During last year’s sheltered count, 649 individuals were counted in Lane County. This number includes homeless community members who were used local emergency shelter and transitional housing programs designated for people who are homeless. Every other year, we include what’s known as the “street count” which includes those counted on the streets, under bridges, in parks, at food pantries, schools, day access centers and churches. The unsheltered number was 1,102 in our last street count (2013).
This year’s count has the participation of 24 agencies that administer multiple programs; they have contact with people who are homeless, including outreach programs, day access centers, and food pantries, dining sites, medical vans and other places where homeless people use services. Results from the 2015 count will be available in March 2015, once the individual demographic information from the forms is analyzed and tallied for accuracy locally and at the state level.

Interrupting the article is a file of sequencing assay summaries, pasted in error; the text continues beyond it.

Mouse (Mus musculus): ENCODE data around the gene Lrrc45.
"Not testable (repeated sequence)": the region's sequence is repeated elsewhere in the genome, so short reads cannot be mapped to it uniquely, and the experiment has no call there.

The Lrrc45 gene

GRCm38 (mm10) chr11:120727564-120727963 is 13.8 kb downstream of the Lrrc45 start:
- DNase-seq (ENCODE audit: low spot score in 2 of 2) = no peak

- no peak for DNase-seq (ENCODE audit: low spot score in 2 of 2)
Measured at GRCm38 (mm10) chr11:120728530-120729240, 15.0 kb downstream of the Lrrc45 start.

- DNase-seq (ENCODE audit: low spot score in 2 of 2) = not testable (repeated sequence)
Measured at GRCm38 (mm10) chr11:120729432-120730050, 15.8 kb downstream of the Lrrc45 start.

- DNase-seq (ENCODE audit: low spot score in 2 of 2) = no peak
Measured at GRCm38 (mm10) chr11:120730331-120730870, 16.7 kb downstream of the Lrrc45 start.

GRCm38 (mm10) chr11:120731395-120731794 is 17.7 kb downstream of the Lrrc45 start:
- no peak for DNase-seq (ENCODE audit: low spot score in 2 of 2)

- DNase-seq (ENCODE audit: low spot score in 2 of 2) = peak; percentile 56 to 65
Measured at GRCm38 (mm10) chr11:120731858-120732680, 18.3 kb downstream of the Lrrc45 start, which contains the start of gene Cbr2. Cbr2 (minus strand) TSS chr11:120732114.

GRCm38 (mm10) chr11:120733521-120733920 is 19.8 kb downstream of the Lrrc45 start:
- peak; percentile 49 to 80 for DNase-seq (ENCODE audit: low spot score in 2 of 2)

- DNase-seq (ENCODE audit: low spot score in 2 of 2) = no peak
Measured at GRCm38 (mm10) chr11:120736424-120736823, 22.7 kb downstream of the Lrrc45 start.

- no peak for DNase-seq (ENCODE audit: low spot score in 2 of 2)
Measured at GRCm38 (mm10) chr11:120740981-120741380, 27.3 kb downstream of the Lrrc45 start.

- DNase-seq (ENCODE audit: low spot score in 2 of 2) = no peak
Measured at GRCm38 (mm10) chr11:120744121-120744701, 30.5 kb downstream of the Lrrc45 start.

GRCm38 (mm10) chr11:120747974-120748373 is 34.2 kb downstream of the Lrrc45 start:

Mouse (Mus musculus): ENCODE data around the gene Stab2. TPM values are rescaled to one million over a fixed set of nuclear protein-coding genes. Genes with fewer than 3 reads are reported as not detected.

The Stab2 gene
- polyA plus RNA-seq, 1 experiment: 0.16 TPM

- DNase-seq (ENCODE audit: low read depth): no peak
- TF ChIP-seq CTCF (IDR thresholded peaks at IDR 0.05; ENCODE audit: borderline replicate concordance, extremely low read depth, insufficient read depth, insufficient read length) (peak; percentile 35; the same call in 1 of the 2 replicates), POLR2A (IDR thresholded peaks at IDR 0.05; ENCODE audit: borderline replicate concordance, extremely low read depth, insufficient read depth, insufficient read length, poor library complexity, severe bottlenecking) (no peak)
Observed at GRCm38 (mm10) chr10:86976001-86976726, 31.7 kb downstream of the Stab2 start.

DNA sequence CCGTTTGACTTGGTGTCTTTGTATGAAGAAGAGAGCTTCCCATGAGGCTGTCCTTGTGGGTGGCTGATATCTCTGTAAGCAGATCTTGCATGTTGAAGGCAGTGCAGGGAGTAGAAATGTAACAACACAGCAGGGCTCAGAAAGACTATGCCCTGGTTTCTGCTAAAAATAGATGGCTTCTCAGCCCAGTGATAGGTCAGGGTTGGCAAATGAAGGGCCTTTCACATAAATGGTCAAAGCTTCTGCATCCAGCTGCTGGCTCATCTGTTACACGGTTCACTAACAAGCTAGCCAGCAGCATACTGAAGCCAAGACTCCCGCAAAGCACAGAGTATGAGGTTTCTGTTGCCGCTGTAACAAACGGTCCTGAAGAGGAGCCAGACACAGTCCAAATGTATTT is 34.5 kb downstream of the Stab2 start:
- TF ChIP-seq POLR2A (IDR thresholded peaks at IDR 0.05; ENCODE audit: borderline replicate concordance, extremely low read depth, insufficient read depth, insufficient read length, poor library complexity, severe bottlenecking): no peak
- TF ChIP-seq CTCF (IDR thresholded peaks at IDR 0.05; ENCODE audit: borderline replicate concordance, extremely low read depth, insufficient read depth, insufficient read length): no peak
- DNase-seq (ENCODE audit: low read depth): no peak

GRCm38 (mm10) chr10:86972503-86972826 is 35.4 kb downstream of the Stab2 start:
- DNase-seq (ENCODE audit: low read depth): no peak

This year’s includes new participating agencies with an expanded effort from local veterans groups. Community Supported Shelter Rest Stops, Occupy Medical and LILA (working with people with disabilities) and Eugene Municipal Court are joining this year’s count.
Fox News team gets a subtle reminder that they are not really news, just a propaganda arm of the GOP.
For all you designers, engineers and construction geeks out there, this is what Boeing has done with Henry Ford's production line.
In case you missed it, here's the Today Show after Obama's State of the Union address.